In this Creativity Exercises That Work series, which will run right through to the end of the year, creativity coaches share creativity exercises that they have used with clients to help clients effectively handle their creative process issues, creative personality issues, and creative career issues. This week’s exercise is provided by Clare Thorbes. Enjoy!
Creativity Exercise: Making a Space
Contributed by: Clare Thorbes
As creative people, we’re highly sensitive. The ability to feel deeply is one of our strengths, yet allowing ourselves to react with outrage to what people say about our work can damage our career. Letting hurtful comments penetrate can interrupt or even end our creativity.
Making a Space is a combined cognitive and visualization exercise that helps you delay your emotional response to such triggers.
Understand your reactions
When you’re faced with anger or barbed comments, it can feel like the words are invading your body and bowling you over. The first instinct is to lash out, fall apart, or run away. These are normal responses to perceived threats. You put everything you have into your creative work, so the trigger feels like a personal attack.
Making a Space works best if you practice it regularly, either by imagining someone’s hurtful words, role-playing with a friend, or using the exercise with milder triggers. Then when you’re unexpectedly provoked, you’ll be more likely to remember that you don’t have to react right away.
1: Remind yourself that you’re solidly planted right where you are and that you’re completely safe. Take slow, deep, calming breaths.
2: Take notes. This will distract your body from tensing up and give you a record that you can later compare with your initial perceptions. You might be surprised at the disparity between the two, as emotional arousal can distort what we hear.
3: Imagine that you’re creating a space between the other person’s words (the trigger) and your reaction. The space could be a lake, a canyon, or even the room you’re in.
4: Visualize the space slowly widening, increasing the separation between you and the trigger. You can still hear the words, but it’s as if the person is floating further away. You’re at an increasingly safe remove, so the comments can’t penetrate as readily. Imagine that the person’s words are arrows plopping harmlessly into the growing chasm between you.
Return to stasis
When the encounter is over, you may feel some lingering tension or a residual emotional sting. Use these last three steps to decompress.
Dance up a storm, yell and stamp your feet, punch the air, or let out a primal scream.
Look over your notes. Is there something you need to change in your work? Were the comments completely off the mark, or did they contain grains of truth that you need to pay attention to?
Congratulations! By not firing back a retort in the moment, you avoided alienating someone who might be important to your career or could become a friend you can count on to tell you the truth.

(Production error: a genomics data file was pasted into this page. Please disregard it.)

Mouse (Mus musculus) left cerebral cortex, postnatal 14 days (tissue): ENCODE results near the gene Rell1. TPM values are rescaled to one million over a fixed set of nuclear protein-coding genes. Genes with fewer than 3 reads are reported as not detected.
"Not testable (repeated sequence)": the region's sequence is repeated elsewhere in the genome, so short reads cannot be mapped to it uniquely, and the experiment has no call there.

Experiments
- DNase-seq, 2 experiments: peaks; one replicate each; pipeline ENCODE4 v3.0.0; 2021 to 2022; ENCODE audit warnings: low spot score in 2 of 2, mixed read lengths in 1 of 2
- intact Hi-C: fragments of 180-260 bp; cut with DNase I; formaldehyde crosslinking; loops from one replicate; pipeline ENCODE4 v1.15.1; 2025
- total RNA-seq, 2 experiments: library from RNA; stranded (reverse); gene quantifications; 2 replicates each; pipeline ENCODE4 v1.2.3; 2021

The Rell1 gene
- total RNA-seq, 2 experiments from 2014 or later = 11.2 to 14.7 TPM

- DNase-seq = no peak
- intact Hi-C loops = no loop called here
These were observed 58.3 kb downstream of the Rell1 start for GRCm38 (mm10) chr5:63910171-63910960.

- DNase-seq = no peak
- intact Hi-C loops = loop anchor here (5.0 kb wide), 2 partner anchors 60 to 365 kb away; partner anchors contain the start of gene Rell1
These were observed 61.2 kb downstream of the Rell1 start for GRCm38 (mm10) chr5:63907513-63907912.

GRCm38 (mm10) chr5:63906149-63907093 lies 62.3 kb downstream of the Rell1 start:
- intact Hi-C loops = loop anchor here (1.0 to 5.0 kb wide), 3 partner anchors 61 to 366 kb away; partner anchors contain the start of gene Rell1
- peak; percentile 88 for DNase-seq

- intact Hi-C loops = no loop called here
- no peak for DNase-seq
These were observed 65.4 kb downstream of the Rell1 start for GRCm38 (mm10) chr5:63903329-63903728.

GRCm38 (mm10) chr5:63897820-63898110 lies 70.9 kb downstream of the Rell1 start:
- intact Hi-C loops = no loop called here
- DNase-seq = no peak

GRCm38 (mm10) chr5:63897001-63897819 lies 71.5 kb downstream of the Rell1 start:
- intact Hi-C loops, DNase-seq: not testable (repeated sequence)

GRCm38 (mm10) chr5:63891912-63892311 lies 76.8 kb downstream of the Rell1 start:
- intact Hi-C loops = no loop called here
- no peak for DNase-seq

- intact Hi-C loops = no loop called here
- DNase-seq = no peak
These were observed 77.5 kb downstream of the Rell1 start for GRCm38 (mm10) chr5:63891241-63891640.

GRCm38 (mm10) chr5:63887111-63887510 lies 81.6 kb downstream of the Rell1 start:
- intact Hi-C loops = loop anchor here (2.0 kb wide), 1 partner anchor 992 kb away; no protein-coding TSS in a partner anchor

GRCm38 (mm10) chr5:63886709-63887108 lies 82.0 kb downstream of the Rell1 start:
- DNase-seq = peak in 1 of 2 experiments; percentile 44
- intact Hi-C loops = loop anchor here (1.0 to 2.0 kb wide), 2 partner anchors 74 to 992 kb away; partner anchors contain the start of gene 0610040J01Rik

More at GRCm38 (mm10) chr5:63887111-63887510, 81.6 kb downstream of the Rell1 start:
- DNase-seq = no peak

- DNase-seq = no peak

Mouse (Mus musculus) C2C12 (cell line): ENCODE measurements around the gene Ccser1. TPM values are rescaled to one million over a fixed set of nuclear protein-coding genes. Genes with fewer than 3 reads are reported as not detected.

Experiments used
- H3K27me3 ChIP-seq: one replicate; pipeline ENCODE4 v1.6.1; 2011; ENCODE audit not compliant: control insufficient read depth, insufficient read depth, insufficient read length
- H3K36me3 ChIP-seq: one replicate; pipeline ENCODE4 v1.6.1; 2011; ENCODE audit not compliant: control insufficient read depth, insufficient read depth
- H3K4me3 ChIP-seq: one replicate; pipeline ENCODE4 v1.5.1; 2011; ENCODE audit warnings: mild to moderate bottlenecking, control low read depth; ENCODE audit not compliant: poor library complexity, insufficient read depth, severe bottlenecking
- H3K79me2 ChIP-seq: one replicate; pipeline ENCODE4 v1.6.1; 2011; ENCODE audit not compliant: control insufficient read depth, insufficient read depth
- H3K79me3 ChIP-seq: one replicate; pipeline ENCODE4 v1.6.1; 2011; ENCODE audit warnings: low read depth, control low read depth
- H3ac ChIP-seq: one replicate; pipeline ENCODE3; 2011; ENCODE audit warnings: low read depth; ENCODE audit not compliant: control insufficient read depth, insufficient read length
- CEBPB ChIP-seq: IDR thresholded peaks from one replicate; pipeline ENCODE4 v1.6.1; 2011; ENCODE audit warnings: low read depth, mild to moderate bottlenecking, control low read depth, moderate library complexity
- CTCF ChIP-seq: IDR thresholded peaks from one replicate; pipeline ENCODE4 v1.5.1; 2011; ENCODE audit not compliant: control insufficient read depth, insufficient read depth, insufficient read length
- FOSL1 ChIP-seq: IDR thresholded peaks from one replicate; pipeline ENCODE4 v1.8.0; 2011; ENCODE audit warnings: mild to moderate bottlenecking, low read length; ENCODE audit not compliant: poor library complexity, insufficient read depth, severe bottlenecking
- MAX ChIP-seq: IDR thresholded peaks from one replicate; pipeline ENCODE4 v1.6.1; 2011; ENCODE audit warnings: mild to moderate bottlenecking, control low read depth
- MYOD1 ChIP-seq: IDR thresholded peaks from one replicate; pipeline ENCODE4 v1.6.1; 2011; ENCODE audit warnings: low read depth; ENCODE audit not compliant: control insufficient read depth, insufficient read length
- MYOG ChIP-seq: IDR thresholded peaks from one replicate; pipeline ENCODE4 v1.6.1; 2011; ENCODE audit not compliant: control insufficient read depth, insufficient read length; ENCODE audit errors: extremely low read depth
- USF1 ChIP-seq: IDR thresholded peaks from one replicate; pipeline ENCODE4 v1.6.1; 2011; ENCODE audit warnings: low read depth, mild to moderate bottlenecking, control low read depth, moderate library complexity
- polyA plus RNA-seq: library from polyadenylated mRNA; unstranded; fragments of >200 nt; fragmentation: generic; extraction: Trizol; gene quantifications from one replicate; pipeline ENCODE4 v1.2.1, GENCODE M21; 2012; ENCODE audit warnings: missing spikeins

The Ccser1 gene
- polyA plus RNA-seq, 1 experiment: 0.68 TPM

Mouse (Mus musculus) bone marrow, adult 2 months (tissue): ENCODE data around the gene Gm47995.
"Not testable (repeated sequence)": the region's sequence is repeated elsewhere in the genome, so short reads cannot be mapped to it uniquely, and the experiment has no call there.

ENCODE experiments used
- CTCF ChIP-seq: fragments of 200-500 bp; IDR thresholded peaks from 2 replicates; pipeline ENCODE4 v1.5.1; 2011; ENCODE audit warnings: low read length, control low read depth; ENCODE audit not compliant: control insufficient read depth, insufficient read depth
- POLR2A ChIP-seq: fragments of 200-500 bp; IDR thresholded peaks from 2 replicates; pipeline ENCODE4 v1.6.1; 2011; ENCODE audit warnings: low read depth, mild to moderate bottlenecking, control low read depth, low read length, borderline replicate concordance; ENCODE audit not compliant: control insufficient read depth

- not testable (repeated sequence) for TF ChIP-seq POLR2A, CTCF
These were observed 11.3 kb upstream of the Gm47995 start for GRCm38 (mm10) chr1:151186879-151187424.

One client used this exercise in a writer’s group, in which she interpreted one person’s feedback as generally hostile and cutting. The client was reluctant to share her work in progress for fear of this person’s reaction. Picturing the critic moving away from her and then later reading her notes allowed to her see that the person’s comments were direct but not insulting, and were offered in the spirit of helping everyone to improve their writing.
Another client wanted to negotiate new hours for her day job to give her time to paint in the mornings. Her boss tended to be short-tempered and quick to dismiss an idea. Practising Making a Space switched her focus from anticipating a nerve-wracking encounter that ended with her in tears, to devising strong arguments in support of her new schedule. During the meeting, she visualized a widening space between her and her boss, and discovered that she wasn’t as startled by his loud voice and vehement gestures. She was able to see past his angry demeanour and address his real concerns. She convinced him to do a three-week trial of her new schedule. The client got the precious morning painting hours she needed and her boss gained an employee who was fully committed and present during her office hours.
Try this technique in other emotionally charged situations: the opening night of your art exhibition, pitching a story idea, or when you’re trying to resolve differences with band mates. Decide that you want to be an unflappable, open-minded person who maintains positive relationships with the important people in your creative life. Then practice Making a Space.
About Clare Thorbes
Clare Thorbes is a certified creativity coach based in Ottawa, Canada, who works with writers, visual artists and performers. Her goal is to be her clients’ ally as they build a life in the arts. She publishes Block-Buster, a creativity newsletter, on her website: www.clarethorbescreativitycoach.com. She is a visual artist (www.clarethorbes.com; www.facebook.com/clarethorbesportraits), a multilingual translator and an editor who has helped novelists and nonfiction writers across Canada bring their creations to life. Her email address is firstname.lastname@example.org